NFT Collections

NFTs are reaching mainstream consciousnesses with the NFT market swelling to $41B in 2021. While we have heard many stories of how people profited from NFTs, there are even more stories of people who lost money in NFTs. What utility does an NFT have and what are the challenges faced by NFT collections?

The success stories of several blue-chip NFTs have inspired many other NFT collections, many of which offer no utility and are looking for a quick cash grab. In this bear market, these collections will be weeded out as collectors like us turn to collections that offer real utility. Here, we examine different categories of utilities and challenges faced by NFT collections.

NFT Utility 

Generally, NFTs’ utility can be classified into these main categories:

  • A gateway to in-real-life experience. This can be access to a private networking event, a private party, or a concert. We use NFTs as a form of ticket to access these events and create memorable experiences with like-minded people in the space.
  • A gateway to future rewards. Holders of the NFTs can receive other rewards such as airdrops. These airdrops can be in the form of NFTs that you can trade on a secondary exchange. BBRC Ivy Boys holders received an airdrop of an Ivy Trunk which contains a continental coin, a merch pass, and another Ivy Trunk.
  • IP license. One of the most attractive selling points for owning an NFT. Most collections do not provide their holders with IP rights. Some NFT collections like IVY BOY provide us with full IP rights over the NFTs. This means that we can commercialize the NFT and use them as we see fit. Examples of collections that offer holders full IP rights: BBRC Ivy Boys, BAYC etc.
  • Merchandise. Probably one of the most common utilities we have seen in NFTs’ project roadmaps. Some collections reward their holders with either free merchandise or early access to merchandise at a discounted price. For example, holders of the genesis BBRC Ivy Boys collection will be able to claim a free jacket.
  • Integration with AI capabilities. These types of collections are called AI NFTs and are attached to a Generative Pre-trained Transformer 3 (GPT-3) language model prompt. One notable AI-integrated NFT is Alice, the world’s first intelligent NFT that was sold at a Sotheby’s auction last year. Alice is able to develop new knowledge from its interaction with others. In the future, with more investment in AI, we might see the prevalence of AI NFTs that are able to interact with one another in the metaverse.

Now that we understand the different types of utility, let us understand the challenges faced by NFT collections.

  • Lack of users. Aside from popular blue-chip collections that have a huge community, most collections do not have a strong community. This means that interest and liquidity of the collection are low. If you hold one of those collections then you probably can relate to the lack of liquidity. You can buy it but you have a hard time selling it. If a collection has a partnership or is created by an established brand, then it will be easier to build communities. With a strong community, it will provide strong liquidity and allow accurate market pricing of NFTs. It would also send a signal to non-crypto native people and attract them into the space.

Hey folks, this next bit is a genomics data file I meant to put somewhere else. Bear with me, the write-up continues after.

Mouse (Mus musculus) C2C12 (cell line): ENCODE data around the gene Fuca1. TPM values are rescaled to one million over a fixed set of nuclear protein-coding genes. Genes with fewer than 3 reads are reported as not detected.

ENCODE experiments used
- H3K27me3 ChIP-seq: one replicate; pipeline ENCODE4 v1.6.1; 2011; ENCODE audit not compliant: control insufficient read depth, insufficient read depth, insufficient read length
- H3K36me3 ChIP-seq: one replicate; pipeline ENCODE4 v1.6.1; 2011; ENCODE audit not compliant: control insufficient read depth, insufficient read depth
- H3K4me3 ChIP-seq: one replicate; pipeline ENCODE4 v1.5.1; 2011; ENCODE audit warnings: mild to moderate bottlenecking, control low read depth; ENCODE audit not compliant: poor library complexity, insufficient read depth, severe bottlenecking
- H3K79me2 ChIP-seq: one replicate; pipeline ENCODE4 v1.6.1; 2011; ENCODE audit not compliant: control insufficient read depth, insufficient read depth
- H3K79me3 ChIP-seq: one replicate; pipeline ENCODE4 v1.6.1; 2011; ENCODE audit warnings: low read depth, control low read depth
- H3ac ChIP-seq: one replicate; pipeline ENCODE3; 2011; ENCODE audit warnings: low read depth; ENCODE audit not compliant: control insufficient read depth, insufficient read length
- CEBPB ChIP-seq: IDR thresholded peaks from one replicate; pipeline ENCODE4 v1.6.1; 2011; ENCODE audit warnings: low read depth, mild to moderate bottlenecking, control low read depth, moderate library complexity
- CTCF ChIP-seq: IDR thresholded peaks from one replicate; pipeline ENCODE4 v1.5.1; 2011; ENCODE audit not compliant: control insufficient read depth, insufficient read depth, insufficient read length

• Unnecessary use of NFTs. Let’s be real, there are too many collections out there trying to hop onto the bandwagon. Just name it NFT and your collection will get lots of attention. However, many of these NFTs fail to sustain the hype because there is actually no need to have NFTs at all. Most of the time, it requires endorsement from large brands to create a strong community. In the end, NFTs merely become an innovative way to raise funds for many of the projects even though there are alternatives such as seed rounds or Kickstarter. NFTs that offer lifetime discounts may also not be a viable business model since the boosts in royalties may not be sufficient to cover the loss in profits from the discounts.
  • Returns on NFTs are lesser than the cost of capital. As an NFT collector myself, I would want my NFT to be able to generate a stream of benefits that would cover the cost of mint/purchase. Generally, collections that can provide a net positive return would attract investors’ interest. However, there are many that do not generate enough benefits for holders, making them unappealing. Therefore, it is important for us to be able to identify good projects that can generate net returns for us and avoid projects with red flags.

In essence, NFTs’ utility comes in one of 5 main categories. Depending on your own preferences, some utility might hold a greater weight than the other factors. It is important for us to be able to identify good projects as there are many projects that fail to sustain. These projects often do not understand the purpose of creating an NFT and did not take adequate measures to address the challenges.  Moving forward, I believe several key trends will drive NFT’s next leg of growth.

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